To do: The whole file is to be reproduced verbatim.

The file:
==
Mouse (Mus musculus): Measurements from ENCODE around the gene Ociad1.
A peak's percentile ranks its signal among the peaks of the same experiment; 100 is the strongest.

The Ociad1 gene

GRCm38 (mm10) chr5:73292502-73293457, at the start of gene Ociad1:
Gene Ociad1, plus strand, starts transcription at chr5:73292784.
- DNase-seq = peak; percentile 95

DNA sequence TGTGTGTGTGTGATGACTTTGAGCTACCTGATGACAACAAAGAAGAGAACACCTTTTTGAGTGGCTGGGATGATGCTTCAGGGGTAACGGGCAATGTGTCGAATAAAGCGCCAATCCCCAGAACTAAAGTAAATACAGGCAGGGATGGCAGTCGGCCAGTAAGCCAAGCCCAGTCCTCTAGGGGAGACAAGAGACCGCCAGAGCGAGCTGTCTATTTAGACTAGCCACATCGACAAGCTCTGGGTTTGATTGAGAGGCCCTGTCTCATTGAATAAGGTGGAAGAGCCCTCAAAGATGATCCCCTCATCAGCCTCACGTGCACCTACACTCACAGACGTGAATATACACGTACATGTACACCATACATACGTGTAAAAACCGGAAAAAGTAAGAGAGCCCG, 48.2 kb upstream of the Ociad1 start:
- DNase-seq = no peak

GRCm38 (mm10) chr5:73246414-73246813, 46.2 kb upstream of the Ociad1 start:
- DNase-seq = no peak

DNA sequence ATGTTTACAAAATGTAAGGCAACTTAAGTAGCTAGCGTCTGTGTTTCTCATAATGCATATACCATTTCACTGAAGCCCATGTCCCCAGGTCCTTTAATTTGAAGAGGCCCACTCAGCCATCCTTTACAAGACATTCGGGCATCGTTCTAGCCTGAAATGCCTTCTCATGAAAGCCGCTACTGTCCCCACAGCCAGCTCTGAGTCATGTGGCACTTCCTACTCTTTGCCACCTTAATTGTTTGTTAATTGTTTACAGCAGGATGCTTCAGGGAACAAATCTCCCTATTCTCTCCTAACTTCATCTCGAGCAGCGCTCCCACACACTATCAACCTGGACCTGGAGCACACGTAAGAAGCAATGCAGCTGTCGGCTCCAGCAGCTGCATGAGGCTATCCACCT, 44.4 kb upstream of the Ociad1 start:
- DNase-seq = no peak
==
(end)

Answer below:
Mouse (Mus musculus): Measurements from ENCODE around the gene Ociad1.
A peak's percentile ranks its signal among the peaks of the same experiment; 100 is the strongest.

The Ociad1 gene

GRCm38 (mm10) chr5:73292502-73293457, at the start of gene Ociad1:
Gene Ociad1, plus strand, starts transcription at chr5:73292784.
- DNase-seq = peak; percentile 95

DNA sequence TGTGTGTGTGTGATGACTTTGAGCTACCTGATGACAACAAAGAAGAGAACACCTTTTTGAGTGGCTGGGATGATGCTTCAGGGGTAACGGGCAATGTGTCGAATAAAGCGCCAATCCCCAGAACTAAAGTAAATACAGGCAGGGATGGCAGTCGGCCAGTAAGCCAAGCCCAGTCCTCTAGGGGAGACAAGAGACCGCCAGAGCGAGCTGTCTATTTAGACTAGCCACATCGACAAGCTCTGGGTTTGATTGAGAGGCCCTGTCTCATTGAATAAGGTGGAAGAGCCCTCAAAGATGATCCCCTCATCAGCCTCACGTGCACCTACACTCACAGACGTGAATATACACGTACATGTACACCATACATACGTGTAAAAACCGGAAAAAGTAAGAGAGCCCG, 48.2 kb upstream of the Ociad1 start:
- DNase-seq = no peak

GRCm38 (mm10) chr5:73246414-73246813, 46.2 kb upstream of the Ociad1 start:
- DNase-seq = no peak

DNA sequence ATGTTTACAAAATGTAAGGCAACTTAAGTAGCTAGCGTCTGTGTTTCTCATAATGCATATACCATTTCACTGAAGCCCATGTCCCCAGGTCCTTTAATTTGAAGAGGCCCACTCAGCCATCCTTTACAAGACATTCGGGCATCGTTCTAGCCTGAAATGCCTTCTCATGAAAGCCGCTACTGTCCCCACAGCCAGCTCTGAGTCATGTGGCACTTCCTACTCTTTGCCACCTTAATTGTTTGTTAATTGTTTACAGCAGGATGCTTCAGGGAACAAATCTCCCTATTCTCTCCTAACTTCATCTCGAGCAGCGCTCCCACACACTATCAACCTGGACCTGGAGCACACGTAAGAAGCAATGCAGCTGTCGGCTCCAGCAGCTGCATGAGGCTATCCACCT, 44.4 kb upstream of the Ociad1 start:
- DNase-seq = no peak